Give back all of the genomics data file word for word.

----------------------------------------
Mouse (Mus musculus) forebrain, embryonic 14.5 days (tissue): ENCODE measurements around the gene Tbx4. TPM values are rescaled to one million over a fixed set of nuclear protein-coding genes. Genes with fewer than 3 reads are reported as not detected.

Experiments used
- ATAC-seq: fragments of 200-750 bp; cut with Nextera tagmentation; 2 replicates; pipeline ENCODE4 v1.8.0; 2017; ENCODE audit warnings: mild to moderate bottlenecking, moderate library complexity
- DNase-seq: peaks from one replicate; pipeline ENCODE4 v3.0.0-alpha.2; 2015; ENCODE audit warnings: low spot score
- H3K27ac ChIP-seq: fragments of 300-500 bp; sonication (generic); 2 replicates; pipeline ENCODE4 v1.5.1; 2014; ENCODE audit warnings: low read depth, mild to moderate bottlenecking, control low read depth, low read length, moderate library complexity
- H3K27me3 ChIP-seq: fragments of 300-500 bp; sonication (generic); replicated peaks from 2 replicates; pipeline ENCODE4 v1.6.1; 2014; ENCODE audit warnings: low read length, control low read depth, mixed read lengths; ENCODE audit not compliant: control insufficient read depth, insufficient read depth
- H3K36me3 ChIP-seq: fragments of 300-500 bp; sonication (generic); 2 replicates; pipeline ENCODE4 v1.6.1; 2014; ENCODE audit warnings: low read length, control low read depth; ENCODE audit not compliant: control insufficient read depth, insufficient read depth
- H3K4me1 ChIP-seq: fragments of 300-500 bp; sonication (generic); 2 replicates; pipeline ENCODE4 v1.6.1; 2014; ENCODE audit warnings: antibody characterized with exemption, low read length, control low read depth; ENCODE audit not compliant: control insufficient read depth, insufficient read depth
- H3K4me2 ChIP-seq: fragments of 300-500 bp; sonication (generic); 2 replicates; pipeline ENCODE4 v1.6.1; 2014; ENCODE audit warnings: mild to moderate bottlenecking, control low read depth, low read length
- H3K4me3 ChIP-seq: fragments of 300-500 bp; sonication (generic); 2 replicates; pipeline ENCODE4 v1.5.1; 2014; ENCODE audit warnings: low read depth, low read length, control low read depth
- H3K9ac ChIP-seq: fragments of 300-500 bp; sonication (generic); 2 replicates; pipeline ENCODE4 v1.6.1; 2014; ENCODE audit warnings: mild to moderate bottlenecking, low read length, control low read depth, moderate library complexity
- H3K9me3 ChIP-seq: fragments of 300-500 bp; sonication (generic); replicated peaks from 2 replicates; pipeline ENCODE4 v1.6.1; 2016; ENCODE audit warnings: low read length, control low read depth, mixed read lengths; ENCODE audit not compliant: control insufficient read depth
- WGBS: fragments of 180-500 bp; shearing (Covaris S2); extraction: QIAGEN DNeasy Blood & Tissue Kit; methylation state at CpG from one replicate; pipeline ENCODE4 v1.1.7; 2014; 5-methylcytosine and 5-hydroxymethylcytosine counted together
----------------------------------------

Mouse (Mus musculus) forebrain, embryonic 14.5 days (tissue): ENCODE measurements around the gene Tbx4. TPM values are rescaled to one million over a fixed set of nuclear protein-coding genes. Genes with fewer than 3 reads are reported as not detected.

Experiments used
- ATAC-seq: fragments of 200-750 bp; cut with Nextera tagmentation; 2 replicates; pipeline ENCODE4 v1.8.0; 2017; ENCODE audit warnings: mild to moderate bottlenecking, moderate library complexity
- DNase-seq: peaks from one replicate; pipeline ENCODE4 v3.0.0-alpha.2; 2015; ENCODE audit warnings: low spot score
- H3K27ac ChIP-seq: fragments of 300-500 bp; sonication (generic); 2 replicates; pipeline ENCODE4 v1.5.1; 2014; ENCODE audit warnings: low read depth, mild to moderate bottlenecking, control low read depth, low read length, moderate library complexity
- H3K27me3 ChIP-seq: fragments of 300-500 bp; sonication (generic); replicated peaks from 2 replicates; pipeline ENCODE4 v1.6.1; 2014; ENCODE audit warnings: low read length, control low read depth, mixed read lengths; ENCODE audit not compliant: control insufficient read depth, insufficient read depth
- H3K36me3 ChIP-seq: fragments of 300-500 bp; sonication (generic); 2 replicates; pipeline ENCODE4 v1.6.1; 2014; ENCODE audit warnings: low read length, control low read depth; ENCODE audit not compliant: control insufficient read depth, insufficient read depth
- H3K4me1 ChIP-seq: fragments of 300-500 bp; sonication (generic); 2 replicates; pipeline ENCODE4 v1.6.1; 2014; ENCODE audit warnings: antibody characterized with exemption, low read length, control low read depth; ENCODE audit not compliant: control insufficient read depth, insufficient read depth
- H3K4me2 ChIP-seq: fragments of 300-500 bp; sonication (generic); 2 replicates; pipeline ENCODE4 v1.6.1; 2014; ENCODE audit warnings: mild to moderate bottlenecking, control low read depth, low read length
- H3K4me3 ChIP-seq: fragments of 300-500 bp; sonication (generic); 2 replicates; pipeline ENCODE4 v1.5.1; 2014; ENCODE audit warnings: low read depth, low read length, control low read depth
- H3K9ac ChIP-seq: fragments of 300-500 bp; sonication (generic); 2 replicates; pipeline ENCODE4 v1.6.1; 2014; ENCODE audit warnings: mild to moderate bottlenecking, low read length, control low read depth, moderate library complexity
- H3K9me3 ChIP-seq: fragments of 300-500 bp; sonication (generic); replicated peaks from 2 replicates; pipeline ENCODE4 v1.6.1; 2016; ENCODE audit warnings: low read length, control low read depth, mixed read lengths; ENCODE audit not compliant: control insufficient read depth
- WGBS: fragments of 180-500 bp; shearing (Covaris S2); extraction: QIAGEN DNeasy Blood & Tissue Kit; methylation state at CpG from one replicate; pipeline ENCODE4 v1.1.7; 2014; 5-methylcytosine and 5-hydroxymethylcytosine counted together